Tuesday, January 18, 2011
The nutria (Myocastor coypus) also known as the coypu, is a species of rodent found in South America. There are few populations which are domesticated. Their fur is used to make different accessories.
The nutria is like a ratlike animal with coarse fur. They have webbed feet and are more agile in water than on land. Nutrias have a body length of 43 to 62 cm (17 to 25 inches) and have a tail length of 43 cm (17 inches). They can weigh 17 kilograms at most. They have a very soft coat which is reddish brown. Their tail is very long and scaly with very less hair. Their underside is velvety. They have a large head with small eyes and large incisors which are orange in color. Only their hind feet are webbed.
Nutrias are omnivores. They are very fond of aquatic plants and roots. They may even eat small creatures like snails.
Distribution and Habitat
The nutria is native to South American countries like Bolivia, southern Brazil, Paraguay and Uruguay. They are introduced in many other places. Nutrias can be found in marshes, streams, slow flowing rivers and lakes.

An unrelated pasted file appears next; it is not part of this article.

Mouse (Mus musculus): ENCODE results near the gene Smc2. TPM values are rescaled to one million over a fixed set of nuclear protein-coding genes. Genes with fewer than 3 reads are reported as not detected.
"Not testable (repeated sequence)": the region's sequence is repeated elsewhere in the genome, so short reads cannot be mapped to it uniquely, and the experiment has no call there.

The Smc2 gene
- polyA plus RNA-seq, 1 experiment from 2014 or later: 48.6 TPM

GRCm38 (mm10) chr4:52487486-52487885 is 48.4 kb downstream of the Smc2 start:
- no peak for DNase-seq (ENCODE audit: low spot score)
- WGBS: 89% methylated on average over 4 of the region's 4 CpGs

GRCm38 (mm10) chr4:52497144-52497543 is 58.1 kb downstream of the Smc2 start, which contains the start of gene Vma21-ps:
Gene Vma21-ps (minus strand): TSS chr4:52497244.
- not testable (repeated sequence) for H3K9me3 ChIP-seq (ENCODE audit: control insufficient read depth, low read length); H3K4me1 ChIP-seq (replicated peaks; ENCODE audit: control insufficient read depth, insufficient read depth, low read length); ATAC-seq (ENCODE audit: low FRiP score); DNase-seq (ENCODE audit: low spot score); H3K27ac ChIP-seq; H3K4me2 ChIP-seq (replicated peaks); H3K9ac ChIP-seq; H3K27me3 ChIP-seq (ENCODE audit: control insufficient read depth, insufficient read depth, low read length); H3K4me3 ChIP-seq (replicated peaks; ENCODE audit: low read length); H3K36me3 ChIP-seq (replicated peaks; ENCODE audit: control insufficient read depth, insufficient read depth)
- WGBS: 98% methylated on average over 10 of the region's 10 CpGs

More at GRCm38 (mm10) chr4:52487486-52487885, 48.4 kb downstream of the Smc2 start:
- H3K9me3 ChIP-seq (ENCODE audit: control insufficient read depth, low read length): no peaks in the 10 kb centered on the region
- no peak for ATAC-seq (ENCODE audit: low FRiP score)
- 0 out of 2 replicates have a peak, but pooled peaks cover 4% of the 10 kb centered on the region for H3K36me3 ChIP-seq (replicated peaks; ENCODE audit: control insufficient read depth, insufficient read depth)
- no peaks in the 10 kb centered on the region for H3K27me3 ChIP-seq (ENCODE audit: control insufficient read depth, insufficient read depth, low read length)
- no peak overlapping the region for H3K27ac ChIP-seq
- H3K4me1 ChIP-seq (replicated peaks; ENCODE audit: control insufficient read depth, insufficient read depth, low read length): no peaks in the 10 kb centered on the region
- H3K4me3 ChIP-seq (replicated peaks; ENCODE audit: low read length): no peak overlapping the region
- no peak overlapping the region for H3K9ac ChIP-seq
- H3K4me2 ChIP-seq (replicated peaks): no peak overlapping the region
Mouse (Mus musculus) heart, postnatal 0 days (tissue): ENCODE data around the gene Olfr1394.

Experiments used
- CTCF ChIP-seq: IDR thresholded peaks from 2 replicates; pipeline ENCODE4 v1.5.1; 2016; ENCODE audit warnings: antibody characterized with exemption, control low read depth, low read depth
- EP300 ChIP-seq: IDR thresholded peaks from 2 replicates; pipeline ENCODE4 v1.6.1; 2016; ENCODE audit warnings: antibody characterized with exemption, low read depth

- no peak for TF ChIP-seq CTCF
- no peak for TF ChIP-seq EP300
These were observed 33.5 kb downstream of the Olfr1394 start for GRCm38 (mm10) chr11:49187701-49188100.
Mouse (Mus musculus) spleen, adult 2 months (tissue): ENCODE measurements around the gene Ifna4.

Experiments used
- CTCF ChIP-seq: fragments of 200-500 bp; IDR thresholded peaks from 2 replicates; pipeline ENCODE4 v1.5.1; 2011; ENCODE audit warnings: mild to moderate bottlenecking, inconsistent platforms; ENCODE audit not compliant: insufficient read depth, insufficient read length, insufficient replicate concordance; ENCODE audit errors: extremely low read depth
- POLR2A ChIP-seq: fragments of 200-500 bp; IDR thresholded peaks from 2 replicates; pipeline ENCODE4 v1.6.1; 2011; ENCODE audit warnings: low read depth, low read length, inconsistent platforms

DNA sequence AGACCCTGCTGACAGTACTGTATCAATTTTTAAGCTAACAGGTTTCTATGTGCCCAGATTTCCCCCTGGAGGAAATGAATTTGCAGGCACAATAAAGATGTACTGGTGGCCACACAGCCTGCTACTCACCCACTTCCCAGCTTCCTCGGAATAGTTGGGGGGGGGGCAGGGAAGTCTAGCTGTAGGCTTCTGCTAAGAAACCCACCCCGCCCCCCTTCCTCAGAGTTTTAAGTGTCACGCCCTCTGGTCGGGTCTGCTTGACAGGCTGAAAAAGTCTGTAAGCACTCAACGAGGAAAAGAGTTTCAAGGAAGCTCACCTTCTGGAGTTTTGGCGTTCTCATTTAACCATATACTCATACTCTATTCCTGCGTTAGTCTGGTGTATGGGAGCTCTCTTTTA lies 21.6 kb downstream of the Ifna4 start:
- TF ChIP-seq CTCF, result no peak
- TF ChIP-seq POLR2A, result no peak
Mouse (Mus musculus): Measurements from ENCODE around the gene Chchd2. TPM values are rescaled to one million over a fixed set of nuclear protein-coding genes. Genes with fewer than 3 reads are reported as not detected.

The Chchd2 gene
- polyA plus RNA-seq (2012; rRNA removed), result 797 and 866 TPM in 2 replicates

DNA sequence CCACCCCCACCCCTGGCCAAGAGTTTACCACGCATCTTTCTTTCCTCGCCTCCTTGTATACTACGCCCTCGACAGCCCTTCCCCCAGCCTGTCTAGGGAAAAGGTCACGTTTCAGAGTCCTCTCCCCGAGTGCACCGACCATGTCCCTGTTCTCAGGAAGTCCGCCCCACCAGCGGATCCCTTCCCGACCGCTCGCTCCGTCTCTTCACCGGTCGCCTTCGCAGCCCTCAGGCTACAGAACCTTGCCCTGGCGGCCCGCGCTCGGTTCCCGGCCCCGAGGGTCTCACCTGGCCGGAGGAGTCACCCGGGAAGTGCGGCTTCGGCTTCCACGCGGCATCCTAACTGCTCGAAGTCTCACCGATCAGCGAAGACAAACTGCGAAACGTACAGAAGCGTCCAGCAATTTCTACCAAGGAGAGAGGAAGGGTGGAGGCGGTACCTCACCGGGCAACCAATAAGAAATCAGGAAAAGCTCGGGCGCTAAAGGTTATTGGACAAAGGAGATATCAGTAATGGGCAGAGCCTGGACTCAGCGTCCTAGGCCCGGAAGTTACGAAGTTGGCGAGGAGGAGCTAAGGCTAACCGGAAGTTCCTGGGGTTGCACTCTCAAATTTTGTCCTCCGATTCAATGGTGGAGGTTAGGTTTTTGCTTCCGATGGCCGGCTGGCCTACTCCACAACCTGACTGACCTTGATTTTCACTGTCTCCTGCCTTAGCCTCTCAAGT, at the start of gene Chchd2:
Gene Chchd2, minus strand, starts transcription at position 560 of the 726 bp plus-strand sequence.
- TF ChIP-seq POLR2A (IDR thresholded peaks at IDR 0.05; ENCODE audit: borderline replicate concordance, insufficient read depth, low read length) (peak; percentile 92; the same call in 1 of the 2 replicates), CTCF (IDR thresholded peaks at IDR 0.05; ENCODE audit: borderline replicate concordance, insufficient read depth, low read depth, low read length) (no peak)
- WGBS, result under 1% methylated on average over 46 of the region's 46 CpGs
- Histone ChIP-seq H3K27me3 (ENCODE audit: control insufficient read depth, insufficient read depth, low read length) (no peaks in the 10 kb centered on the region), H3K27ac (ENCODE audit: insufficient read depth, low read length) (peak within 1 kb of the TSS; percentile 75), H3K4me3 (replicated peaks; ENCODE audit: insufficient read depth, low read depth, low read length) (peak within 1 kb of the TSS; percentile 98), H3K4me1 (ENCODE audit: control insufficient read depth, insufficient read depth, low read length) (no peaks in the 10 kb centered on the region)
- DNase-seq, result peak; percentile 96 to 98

Nutrias are active in the day and night. They are semi-aquatic animals and are excellent swimmers and divers. They live in waterside burrows in small groups or pairs. They can be underwater for 5 minutes. Nutrias produce grunts, growls and squawks for communication.
Female nutrias give birth to 2 or 3 litters with each consisting of 4 to 6 young. Females give birth to young ones in spring or summer after a gestation period of 4.5 months. The young are weaned at 1 to 8 weeks. Nutrias mature at the age of 3 or 7 months. They live for 7 years in captivity rarely live for more than 4 years in wild.
Nutrias are abundant in South America. They are widely trapped for their precious fur. Their rapid growth of population is a problem for farmers as they are getting fond of crops grown by farmers. They are a serious nuisance outside their native range.
Source of picture 1:http://www.treknature.com/gallery/South_America/Brazil/photo124093.htm